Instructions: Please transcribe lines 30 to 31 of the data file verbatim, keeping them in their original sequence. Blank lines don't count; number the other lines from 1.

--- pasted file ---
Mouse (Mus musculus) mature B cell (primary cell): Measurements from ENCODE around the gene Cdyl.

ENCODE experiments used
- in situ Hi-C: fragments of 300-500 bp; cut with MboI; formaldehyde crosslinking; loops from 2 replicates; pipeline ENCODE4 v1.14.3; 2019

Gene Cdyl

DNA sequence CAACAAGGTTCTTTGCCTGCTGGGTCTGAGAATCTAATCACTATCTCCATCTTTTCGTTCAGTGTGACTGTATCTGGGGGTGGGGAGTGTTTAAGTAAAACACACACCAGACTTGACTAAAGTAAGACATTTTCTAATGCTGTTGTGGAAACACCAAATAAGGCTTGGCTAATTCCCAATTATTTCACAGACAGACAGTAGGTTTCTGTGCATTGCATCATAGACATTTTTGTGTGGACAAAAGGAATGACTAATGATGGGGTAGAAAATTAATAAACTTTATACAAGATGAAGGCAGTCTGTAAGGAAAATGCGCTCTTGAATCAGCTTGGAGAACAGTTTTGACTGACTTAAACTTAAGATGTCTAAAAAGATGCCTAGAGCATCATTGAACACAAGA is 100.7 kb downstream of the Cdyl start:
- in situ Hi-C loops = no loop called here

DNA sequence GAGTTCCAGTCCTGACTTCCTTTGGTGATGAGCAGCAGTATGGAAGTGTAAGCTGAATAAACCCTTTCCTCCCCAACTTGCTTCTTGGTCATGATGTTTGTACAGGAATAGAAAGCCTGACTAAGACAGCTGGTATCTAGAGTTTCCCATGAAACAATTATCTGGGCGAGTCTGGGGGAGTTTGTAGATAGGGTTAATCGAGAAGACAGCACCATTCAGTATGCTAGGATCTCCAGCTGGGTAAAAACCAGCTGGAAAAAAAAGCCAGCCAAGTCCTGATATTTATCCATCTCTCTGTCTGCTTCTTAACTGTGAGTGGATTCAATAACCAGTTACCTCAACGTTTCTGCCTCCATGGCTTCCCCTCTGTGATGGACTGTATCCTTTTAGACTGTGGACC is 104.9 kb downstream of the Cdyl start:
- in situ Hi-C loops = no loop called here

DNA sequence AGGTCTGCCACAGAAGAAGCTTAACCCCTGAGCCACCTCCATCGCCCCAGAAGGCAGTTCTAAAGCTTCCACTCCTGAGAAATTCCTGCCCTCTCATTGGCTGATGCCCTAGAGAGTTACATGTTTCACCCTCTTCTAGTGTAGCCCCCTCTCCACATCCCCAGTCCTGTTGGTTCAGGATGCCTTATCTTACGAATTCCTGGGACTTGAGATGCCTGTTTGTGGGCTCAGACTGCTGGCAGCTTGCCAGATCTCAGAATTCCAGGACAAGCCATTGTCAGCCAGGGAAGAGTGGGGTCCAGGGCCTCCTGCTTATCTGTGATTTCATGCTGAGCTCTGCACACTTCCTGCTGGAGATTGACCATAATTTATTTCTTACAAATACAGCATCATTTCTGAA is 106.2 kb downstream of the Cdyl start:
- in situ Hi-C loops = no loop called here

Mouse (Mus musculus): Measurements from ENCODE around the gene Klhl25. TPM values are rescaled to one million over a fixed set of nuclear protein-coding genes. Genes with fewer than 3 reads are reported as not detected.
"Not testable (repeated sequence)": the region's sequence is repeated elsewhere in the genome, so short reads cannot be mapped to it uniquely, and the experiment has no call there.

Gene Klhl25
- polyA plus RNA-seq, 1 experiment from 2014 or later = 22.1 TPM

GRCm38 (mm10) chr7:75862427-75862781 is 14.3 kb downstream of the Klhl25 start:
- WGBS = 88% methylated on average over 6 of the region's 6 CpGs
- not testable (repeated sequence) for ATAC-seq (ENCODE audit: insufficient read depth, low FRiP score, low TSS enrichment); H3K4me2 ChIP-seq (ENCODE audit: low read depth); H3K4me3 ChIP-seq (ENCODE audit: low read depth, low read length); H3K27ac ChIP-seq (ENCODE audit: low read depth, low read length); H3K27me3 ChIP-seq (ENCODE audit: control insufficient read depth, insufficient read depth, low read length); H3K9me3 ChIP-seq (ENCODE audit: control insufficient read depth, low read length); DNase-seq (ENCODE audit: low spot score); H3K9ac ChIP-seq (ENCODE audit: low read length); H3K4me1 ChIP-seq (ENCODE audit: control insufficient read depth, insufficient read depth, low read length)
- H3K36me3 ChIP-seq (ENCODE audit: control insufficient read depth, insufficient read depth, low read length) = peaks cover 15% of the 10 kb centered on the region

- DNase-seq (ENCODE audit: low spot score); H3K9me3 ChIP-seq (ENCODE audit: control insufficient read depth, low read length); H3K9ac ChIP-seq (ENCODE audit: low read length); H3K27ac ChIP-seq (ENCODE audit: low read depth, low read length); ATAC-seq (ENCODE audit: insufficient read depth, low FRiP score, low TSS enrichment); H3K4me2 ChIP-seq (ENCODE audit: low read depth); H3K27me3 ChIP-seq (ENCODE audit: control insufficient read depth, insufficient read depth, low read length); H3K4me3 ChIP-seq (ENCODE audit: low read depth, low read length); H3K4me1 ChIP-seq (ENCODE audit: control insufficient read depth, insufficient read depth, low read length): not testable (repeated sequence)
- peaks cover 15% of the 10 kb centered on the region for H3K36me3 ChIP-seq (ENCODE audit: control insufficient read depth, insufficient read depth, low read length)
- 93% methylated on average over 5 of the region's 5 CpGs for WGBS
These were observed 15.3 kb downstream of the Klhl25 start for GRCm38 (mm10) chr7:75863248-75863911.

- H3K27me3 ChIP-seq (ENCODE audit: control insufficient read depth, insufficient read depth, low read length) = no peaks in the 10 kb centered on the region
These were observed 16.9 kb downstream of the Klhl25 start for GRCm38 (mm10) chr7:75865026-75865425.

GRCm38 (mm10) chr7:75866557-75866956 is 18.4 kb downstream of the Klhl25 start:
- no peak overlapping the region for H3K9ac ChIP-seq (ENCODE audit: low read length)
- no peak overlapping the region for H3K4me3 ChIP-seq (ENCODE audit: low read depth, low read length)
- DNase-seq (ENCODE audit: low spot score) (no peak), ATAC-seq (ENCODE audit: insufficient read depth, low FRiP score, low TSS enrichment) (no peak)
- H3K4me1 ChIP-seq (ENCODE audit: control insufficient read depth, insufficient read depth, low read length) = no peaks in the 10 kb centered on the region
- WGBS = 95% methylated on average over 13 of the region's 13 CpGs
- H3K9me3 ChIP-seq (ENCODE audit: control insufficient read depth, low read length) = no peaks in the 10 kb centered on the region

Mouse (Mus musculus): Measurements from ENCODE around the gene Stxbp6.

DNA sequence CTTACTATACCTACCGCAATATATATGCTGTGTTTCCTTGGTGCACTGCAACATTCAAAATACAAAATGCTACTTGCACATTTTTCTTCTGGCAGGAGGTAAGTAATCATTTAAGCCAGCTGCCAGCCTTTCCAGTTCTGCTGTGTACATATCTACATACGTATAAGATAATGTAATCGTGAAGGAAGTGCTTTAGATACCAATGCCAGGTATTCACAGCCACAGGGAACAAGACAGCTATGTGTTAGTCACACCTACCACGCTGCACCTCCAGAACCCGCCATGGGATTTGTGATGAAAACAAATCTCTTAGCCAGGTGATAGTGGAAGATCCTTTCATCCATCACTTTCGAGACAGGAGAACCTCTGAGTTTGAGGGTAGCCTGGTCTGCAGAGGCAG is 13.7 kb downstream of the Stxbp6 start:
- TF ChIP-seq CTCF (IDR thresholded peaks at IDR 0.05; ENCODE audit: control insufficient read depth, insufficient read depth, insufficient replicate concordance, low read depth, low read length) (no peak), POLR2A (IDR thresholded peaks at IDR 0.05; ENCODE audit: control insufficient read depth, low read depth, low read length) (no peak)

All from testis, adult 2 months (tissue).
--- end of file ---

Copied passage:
- WGBS = 95% methylated on average over 13 of the region's 13 CpGs
- H3K9me3 ChIP-seq (ENCODE audit: control insufficient read depth, low read length) = no peaks in the 10 kb centered on the region